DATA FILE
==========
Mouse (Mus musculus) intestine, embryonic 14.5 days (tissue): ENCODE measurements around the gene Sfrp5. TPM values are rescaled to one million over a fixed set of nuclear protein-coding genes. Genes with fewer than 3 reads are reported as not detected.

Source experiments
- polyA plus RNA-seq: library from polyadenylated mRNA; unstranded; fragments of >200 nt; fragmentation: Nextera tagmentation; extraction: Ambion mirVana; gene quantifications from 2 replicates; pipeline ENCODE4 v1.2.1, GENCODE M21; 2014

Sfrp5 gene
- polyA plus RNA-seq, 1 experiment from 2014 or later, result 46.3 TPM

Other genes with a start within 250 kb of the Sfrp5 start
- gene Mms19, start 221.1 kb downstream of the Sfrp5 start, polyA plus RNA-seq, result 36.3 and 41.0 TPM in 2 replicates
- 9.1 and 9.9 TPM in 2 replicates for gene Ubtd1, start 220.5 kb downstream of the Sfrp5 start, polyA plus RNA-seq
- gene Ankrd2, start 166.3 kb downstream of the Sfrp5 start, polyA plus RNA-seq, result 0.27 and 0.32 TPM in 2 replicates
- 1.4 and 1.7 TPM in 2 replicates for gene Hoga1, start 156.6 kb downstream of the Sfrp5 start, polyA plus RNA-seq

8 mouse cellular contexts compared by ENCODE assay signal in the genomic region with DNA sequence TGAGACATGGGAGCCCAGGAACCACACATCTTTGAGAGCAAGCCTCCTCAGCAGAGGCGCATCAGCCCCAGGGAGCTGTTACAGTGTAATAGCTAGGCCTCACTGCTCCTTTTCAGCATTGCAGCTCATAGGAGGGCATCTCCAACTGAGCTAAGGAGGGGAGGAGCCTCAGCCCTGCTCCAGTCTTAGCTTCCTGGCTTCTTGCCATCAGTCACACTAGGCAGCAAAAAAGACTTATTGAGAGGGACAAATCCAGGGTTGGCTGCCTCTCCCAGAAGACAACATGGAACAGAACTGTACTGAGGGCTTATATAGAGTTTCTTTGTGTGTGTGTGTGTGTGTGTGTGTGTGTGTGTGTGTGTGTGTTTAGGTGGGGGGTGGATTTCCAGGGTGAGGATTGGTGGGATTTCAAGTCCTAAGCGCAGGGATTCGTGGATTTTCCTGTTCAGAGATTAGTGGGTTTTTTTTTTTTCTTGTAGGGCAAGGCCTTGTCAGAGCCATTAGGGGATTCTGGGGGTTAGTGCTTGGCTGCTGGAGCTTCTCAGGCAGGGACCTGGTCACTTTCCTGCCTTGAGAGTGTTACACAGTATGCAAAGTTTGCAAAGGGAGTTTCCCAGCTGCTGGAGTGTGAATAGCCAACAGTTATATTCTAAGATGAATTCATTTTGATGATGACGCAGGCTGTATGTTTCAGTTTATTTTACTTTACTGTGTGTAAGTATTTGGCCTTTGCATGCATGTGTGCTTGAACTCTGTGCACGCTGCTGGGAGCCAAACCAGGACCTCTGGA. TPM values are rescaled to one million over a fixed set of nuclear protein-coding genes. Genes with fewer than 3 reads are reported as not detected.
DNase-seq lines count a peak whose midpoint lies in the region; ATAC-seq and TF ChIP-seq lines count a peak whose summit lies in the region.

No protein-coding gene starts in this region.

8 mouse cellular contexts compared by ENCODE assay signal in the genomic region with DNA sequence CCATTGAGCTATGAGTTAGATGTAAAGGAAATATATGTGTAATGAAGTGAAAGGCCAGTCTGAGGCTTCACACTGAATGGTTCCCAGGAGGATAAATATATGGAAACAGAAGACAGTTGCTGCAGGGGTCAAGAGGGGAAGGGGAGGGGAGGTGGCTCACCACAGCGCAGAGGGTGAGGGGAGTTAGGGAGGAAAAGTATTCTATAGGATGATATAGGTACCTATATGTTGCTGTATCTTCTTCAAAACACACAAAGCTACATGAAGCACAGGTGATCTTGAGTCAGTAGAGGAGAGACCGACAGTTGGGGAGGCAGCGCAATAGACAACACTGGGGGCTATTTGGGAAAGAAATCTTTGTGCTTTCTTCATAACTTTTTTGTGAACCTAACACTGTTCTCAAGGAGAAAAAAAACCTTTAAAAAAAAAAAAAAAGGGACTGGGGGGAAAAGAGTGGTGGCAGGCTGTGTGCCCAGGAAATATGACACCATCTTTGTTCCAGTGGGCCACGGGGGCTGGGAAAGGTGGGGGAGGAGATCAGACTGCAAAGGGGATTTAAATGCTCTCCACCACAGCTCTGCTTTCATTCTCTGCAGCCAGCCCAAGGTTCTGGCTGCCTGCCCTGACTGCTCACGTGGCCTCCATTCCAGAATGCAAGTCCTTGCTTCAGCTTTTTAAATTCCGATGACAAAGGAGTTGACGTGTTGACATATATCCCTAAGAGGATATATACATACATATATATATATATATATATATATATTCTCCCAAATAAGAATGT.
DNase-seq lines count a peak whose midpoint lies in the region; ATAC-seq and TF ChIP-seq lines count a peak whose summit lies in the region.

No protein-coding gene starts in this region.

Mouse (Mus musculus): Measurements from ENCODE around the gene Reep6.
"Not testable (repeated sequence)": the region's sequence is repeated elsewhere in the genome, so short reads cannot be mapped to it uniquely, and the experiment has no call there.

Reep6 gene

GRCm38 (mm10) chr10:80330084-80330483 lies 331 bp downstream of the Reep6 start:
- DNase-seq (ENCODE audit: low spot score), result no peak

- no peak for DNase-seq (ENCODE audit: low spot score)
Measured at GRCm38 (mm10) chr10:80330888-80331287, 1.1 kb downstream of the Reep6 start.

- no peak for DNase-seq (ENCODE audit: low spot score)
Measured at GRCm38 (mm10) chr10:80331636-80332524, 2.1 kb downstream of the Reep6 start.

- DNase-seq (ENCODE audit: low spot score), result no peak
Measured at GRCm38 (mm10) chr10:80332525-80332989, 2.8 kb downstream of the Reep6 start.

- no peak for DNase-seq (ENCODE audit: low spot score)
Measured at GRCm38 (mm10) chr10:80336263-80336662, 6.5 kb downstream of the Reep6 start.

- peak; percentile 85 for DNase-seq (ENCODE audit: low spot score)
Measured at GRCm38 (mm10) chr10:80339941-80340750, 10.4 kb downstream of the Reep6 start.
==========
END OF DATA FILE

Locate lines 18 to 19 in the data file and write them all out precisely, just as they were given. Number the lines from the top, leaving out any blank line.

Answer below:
"Not testable (repeated sequence)": the region's sequence is repeated elsewhere in the genome, so short reads cannot be mapped to it uniquely, and the experiment has no call there.

Reep6 gene